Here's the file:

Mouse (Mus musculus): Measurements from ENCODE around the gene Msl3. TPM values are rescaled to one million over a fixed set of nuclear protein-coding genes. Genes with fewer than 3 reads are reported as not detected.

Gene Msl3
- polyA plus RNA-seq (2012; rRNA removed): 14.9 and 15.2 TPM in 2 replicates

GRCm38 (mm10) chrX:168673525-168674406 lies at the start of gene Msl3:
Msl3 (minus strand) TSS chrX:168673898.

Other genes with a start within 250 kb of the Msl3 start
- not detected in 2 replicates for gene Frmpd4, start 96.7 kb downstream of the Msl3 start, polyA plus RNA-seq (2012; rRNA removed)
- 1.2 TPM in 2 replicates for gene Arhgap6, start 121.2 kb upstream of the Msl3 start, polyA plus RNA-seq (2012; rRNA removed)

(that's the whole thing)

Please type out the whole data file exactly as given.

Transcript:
Mouse (Mus musculus): Measurements from ENCODE around the gene Msl3. TPM values are rescaled to one million over a fixed set of nuclear protein-coding genes. Genes with fewer than 3 reads are reported as not detected.

Gene Msl3
- polyA plus RNA-seq (2012; rRNA removed): 14.9 and 15.2 TPM in 2 replicates

GRCm38 (mm10) chrX:168673525-168674406 lies at the start of gene Msl3:
Msl3 (minus strand) TSS chrX:168673898.

Other genes with a start within 250 kb of the Msl3 start
- not detected in 2 replicates for gene Frmpd4, start 96.7 kb downstream of the Msl3 start, polyA plus RNA-seq (2012; rRNA removed)
- 1.2 TPM in 2 replicates for gene Arhgap6, start 121.2 kb upstream of the Msl3 start, polyA plus RNA-seq (2012; rRNA removed)